Charge 2, for example, has a particularly annoying interaction model. There’s only one button on the side which you use to cycle through top-level functionality like fitness tracking, heart rate monitoring and so on. To cycle through different options in a particular list, you need to tap on the screen, with a bit of a vigor. And to start an activity, you need to tap and hold the side button. And because this is not a “real” touchscreen, the tapping part can be a hit and miss sometimes.
This experience is a bit better on Fitbits like Ionic and Blaze. The ones which have a real capacitive touchscreen. But here as well, Fitbit’s lack of software design prowess is striking. Watch faces aren’t interesting. You can get notifications but can’t do much with them. Plus, most both Fitbit smartwatches are downright ugly.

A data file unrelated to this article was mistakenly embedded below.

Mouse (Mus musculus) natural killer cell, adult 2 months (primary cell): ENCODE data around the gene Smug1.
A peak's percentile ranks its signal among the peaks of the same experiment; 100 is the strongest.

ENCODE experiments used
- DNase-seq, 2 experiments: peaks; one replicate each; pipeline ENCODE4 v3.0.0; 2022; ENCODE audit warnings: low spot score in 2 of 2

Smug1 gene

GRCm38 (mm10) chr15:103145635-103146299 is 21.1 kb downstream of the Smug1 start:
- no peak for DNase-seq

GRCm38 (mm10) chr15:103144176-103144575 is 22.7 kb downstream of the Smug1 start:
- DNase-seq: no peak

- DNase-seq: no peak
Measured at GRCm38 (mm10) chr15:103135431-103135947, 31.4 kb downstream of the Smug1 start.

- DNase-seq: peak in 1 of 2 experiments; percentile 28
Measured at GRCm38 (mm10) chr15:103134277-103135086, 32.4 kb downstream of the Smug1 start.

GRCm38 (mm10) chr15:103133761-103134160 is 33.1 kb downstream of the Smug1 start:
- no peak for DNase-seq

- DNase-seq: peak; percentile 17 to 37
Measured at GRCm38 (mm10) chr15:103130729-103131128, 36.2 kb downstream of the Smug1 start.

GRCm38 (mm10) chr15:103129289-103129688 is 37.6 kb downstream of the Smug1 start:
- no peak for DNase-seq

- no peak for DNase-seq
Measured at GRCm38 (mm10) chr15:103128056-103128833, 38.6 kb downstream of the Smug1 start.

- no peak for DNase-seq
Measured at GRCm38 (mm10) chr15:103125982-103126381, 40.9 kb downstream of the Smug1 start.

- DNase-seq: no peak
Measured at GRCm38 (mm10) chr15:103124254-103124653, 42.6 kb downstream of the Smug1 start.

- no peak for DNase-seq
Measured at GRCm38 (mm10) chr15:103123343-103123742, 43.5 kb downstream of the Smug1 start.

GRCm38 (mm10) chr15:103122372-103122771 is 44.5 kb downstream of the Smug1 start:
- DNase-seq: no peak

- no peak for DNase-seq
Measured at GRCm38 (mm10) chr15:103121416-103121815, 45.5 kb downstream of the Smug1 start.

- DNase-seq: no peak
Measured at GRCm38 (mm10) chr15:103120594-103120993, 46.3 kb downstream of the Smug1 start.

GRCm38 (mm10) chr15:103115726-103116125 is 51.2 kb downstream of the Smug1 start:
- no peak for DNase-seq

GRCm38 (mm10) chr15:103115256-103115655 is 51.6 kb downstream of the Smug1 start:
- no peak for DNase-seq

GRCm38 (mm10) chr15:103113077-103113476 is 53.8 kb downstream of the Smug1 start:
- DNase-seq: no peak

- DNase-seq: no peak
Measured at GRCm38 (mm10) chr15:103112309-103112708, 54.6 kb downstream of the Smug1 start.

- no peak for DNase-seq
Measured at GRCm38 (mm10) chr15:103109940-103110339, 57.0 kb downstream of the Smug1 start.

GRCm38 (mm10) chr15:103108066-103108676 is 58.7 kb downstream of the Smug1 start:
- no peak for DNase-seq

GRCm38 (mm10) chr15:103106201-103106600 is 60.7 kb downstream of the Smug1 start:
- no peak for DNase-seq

Different Approaches to Fitness Tracking
Functionality wise, Fitbit Charge 2 and Apple Watch Series 1 have the same basic functionality where fitness tracking is heavily dependent on your phone’s network and GPS. Apple Watch Series 3 (and Apple Watch Series 2, which Apple doesn’t sell anymore) comes with a built-in GPS. This lets you track your outdoor workouts without the need for your phone.